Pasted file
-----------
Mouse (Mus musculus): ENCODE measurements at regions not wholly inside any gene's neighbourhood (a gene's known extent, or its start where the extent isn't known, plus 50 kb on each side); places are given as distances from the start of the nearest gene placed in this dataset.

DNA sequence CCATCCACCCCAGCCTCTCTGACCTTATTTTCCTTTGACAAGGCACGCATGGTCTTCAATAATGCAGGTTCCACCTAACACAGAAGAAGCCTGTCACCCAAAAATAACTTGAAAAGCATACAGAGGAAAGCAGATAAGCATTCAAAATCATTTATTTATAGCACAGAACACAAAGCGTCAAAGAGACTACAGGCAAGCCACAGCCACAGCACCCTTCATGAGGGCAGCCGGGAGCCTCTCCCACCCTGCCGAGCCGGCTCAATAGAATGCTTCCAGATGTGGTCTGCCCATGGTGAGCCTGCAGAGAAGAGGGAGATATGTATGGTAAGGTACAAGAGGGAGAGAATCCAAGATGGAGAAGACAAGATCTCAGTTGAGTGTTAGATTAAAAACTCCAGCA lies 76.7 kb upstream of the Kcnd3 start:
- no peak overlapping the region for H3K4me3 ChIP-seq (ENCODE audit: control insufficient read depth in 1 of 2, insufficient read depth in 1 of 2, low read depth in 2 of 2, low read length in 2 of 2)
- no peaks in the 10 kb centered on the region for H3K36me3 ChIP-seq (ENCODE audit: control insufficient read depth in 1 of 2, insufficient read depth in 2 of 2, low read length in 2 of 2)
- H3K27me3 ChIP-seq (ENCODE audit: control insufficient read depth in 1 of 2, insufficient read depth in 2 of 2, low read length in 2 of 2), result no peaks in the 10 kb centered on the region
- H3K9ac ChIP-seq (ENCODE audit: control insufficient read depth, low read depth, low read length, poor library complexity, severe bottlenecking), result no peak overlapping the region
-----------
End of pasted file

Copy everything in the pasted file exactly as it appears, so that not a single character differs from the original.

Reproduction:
Mouse (Mus musculus): ENCODE measurements at regions not wholly inside any gene's neighbourhood (a gene's known extent, or its start where the extent isn't known, plus 50 kb on each side); places are given as distances from the start of the nearest gene placed in this dataset.

DNA sequence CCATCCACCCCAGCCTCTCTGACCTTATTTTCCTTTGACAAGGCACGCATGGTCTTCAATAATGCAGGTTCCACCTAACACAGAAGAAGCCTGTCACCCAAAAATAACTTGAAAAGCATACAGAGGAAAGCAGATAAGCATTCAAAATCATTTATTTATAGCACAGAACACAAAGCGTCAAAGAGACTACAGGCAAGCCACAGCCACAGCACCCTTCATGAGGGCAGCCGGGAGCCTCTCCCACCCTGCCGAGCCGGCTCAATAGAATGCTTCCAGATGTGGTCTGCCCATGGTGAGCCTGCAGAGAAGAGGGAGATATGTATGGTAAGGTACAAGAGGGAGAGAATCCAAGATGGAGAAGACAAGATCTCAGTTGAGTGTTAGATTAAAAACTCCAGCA lies 76.7 kb upstream of the Kcnd3 start:
- no peak overlapping the region for H3K4me3 ChIP-seq (ENCODE audit: control insufficient read depth in 1 of 2, insufficient read depth in 1 of 2, low read depth in 2 of 2, low read length in 2 of 2)
- no peaks in the 10 kb centered on the region for H3K36me3 ChIP-seq (ENCODE audit: control insufficient read depth in 1 of 2, insufficient read depth in 2 of 2, low read length in 2 of 2)
- H3K27me3 ChIP-seq (ENCODE audit: control insufficient read depth in 1 of 2, insufficient read depth in 2 of 2, low read length in 2 of 2), result no peaks in the 10 kb centered on the region
- H3K9ac ChIP-seq (ENCODE audit: control insufficient read depth, low read depth, low read length, poor library complexity, severe bottlenecking), result no peak overlapping the region